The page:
It seems that Ponzi scheme is something we are all becoming more familiar with these days. Bernie Madoff as one of the more prominent in headlines. In today’s Globe and Mail there is the headline of Earl Jones being sentenced to 11 years in prison for running a Ponzi scheme that cost investors over $50 million. Madoff’s was more impressive with investor losses an estimated $65 billion (yes that’s with a ‘b’).
As the definition on Wikipedia suggests:
A Ponzi scheme is a fraudulent investment operation that pays returns to separate investors from their own money or money paid by subsequent investors, rather than from any actual profit earned. The Ponzi scheme usually entices new investors by offering returns other investments cannot guarantee, in the form of short-term returns that are either abnormally high or unusually consistent. The perpetuation of the returns that a Ponzi scheme advertises and pays requires an ever-increasing flow of money from investors to keep the scheme going.
Now, the thing with Ponzi schemes is eventually the bubble bursts. Eventually something has to give and the scheme becomes evident – either the initiator walks with the cash, or folks get caught and put in jail like Madoff and Jones.
I’m not one to suggest that fisherfolks are raking in big profits — by any means. The last several years, even decade or more have been disastrous for owner-operators of many commercial fishing boats from California to Alaska. Boats that are not part of corporate empires (such as Jimmy Pattison’s Canfisco) have been in really tough.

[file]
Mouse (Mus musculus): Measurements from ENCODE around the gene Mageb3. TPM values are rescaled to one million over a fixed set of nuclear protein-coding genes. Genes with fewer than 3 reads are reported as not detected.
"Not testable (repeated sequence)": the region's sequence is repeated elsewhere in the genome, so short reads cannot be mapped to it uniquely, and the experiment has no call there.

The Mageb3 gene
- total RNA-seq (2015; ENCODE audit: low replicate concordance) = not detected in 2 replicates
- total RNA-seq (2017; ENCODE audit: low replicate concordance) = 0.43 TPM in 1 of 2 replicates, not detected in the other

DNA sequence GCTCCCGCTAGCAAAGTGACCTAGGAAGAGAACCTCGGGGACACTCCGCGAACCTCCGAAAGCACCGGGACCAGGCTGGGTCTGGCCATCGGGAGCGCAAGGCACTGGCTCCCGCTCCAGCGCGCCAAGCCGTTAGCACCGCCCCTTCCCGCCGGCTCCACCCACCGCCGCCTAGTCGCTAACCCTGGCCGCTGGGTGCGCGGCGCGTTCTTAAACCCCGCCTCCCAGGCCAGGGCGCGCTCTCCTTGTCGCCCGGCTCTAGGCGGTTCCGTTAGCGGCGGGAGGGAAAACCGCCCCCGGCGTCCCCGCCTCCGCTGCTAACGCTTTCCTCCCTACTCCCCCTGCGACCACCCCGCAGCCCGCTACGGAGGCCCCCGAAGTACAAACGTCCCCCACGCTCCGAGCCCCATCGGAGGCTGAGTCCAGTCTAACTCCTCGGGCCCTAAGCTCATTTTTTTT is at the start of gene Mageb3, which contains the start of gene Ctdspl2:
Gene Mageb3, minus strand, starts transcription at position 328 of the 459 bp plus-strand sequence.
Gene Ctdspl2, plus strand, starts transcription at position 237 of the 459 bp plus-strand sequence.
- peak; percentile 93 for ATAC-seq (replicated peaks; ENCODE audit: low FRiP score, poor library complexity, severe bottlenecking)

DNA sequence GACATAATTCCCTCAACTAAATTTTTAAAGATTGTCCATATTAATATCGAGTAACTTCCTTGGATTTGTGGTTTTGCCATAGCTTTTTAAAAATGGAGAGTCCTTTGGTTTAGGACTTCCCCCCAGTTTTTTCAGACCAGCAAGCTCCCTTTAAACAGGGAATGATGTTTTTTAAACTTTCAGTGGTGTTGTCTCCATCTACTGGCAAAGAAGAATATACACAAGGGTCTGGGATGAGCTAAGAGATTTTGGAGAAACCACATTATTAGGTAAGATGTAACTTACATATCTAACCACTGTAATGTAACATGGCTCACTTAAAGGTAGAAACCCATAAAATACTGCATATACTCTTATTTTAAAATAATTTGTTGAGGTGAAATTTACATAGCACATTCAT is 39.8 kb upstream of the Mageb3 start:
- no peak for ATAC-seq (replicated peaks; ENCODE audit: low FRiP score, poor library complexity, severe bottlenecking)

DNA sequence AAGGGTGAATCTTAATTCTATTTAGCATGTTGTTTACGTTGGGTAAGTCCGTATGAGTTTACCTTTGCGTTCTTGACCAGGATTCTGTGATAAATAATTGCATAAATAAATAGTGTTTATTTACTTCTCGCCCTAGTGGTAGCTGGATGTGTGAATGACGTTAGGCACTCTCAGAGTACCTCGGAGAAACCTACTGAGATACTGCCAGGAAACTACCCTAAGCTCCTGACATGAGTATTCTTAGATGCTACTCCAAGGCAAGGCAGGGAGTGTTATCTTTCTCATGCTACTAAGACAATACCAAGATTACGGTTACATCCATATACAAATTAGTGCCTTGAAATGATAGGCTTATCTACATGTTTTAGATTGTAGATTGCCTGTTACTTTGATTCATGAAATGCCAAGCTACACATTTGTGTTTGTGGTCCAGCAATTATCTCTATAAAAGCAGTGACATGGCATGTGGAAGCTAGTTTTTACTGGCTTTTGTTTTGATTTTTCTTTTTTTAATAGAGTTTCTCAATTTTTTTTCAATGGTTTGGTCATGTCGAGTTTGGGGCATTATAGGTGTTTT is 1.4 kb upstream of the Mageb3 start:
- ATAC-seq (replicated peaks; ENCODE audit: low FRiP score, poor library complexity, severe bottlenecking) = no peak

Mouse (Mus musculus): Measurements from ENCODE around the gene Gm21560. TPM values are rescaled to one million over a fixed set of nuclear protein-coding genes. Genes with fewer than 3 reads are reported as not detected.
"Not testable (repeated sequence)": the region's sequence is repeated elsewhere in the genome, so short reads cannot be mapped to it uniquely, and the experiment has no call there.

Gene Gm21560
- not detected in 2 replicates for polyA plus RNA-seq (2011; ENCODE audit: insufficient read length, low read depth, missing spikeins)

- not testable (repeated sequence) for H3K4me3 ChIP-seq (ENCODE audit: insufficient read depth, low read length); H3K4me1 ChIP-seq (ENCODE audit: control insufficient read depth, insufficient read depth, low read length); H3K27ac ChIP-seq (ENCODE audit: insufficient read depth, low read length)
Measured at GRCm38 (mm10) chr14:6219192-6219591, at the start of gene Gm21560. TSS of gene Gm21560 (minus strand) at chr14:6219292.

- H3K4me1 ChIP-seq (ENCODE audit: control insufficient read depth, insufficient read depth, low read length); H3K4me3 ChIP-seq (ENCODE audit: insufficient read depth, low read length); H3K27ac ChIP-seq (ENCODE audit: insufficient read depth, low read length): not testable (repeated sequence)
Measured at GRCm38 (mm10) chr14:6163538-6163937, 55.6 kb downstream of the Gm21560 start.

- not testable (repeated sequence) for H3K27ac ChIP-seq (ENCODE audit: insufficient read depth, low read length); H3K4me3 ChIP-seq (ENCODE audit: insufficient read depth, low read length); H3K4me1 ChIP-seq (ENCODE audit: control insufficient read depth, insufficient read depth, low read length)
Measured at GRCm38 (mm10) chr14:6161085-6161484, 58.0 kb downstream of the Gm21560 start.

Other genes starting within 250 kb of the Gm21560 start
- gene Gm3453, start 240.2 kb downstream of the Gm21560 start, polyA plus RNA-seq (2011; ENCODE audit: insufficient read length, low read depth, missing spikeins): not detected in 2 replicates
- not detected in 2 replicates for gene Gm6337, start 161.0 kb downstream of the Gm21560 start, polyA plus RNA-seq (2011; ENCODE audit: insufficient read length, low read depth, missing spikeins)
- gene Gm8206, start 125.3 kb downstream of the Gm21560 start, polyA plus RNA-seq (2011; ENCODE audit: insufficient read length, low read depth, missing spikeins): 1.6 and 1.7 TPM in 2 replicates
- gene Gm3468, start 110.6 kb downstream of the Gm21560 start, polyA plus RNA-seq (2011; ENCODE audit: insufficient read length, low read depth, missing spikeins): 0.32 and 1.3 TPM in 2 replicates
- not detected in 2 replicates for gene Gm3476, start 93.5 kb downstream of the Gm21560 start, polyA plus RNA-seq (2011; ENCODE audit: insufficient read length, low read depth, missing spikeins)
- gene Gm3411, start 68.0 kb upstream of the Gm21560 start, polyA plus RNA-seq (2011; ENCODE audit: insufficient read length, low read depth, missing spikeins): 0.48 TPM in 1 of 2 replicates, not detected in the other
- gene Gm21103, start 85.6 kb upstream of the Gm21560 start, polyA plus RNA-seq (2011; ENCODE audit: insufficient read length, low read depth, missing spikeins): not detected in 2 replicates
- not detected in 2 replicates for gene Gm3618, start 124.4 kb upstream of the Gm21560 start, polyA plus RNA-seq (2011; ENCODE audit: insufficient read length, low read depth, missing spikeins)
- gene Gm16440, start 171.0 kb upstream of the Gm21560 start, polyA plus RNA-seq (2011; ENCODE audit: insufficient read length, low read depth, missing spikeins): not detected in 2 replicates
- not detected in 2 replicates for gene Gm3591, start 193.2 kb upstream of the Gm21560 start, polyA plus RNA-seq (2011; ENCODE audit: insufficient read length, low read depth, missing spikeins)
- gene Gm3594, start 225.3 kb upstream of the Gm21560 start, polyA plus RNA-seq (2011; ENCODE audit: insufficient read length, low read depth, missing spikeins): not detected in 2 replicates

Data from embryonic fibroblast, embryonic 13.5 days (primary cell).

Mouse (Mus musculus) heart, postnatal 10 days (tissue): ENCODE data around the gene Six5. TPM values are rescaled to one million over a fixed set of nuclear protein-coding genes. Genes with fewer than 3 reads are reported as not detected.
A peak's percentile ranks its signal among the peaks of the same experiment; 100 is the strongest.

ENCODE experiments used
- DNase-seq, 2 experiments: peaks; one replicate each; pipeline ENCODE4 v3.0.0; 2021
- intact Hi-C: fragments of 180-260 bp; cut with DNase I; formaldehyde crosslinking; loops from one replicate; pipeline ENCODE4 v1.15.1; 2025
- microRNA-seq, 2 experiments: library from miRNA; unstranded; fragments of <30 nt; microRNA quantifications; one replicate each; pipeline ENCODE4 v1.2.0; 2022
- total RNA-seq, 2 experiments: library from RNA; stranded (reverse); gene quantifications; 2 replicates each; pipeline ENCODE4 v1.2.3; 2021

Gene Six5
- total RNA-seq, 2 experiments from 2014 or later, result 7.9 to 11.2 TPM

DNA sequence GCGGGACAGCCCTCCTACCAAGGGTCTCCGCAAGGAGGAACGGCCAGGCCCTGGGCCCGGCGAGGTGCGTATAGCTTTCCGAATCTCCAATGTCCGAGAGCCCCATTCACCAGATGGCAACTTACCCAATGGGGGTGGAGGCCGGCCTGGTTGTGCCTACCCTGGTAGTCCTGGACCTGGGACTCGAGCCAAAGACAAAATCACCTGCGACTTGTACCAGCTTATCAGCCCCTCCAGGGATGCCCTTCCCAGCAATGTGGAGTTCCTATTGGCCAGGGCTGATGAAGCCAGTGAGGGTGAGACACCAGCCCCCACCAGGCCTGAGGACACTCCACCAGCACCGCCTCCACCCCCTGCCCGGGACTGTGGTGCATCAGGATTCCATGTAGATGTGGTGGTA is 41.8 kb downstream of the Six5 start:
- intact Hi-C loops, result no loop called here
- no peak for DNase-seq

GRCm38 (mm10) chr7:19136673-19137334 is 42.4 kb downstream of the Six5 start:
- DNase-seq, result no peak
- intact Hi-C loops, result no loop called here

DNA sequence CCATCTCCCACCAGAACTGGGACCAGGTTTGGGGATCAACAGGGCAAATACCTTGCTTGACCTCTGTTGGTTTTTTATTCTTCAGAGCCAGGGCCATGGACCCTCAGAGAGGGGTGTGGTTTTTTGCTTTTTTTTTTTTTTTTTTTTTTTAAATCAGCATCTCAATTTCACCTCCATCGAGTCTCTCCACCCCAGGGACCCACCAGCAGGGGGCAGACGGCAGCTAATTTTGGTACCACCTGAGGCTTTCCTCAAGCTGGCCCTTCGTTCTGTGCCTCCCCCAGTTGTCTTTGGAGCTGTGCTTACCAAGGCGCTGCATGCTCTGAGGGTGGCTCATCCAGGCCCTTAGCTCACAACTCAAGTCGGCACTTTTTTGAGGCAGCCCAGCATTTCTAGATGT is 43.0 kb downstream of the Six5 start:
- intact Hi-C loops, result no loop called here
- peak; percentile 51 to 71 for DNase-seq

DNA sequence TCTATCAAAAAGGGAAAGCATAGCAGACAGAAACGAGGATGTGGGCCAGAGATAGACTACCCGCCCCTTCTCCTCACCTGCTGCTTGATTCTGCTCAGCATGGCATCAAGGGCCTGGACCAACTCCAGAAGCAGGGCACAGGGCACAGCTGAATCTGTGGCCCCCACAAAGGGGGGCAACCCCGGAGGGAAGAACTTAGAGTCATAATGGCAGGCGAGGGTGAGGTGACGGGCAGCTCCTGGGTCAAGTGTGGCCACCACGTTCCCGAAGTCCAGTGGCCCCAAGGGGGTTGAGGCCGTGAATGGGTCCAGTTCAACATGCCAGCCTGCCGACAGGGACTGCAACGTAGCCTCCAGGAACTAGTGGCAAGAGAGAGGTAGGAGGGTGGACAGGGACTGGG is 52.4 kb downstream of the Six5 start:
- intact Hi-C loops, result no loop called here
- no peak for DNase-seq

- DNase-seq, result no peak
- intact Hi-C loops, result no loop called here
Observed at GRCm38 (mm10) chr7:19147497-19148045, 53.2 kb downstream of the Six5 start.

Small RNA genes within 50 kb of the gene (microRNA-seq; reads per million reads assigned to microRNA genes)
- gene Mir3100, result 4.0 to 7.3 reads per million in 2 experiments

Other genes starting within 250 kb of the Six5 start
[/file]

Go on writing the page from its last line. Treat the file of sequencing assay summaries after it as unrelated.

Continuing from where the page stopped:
As mentioned in previous posts, this year on the coasts of California, Oregon and Washington all commercial salmon fisheries were shut down. (this despite over $ 6 billion in direct funding to fish recovery projects in the Columbia River alone between the 1980s and early 2000s)
However, to the north in Alaska commercial salmon fisheries appear to have been decent – except of course with the exception of the Yukon River Chinook fishery (it crashed). Yet, as also pointed out in earlier posts, a large proportion of the Alaskan catch is propped up by salmon ranching activities – whereby baby salmon (billions) are pumped out of hatcheries, raised in net pens near the mouths of streams, then sent out to the North Pacific (the pasture) and caught in commercial fisheries upon their return.
Various estimates suggest that salmon ranching is responsible for between 35%-45% of the total commercial salmon catch. In places like Prince William Sound salmon ranching accounts for over 90% of the commercial catch.
In British Columbia, almost 200 salmon hatcheries around the province pump out almost 600 million baby salmon. Estimates suggest around 30% of the total commercial catch are hatchery releases. Fisheries and Oceans Canada Salmon Enhancement Program has an annual budget of over $30 million. Various foundations, countless volunteers, and other funding bodies prop up many of these hatcheries – meaning the annual cost of pumping out baby salmon is much higher.
If we then start to add in the cost of fisheries management and salmon research (total annual Fisheries and Oceans Canada fisheries management budget is over $200 million per year) then add in fuel subsidies, dock subsidies, license buy-back schemes, and then habitat restoration and enforcement – and, wow, is this really a worthwhile investment?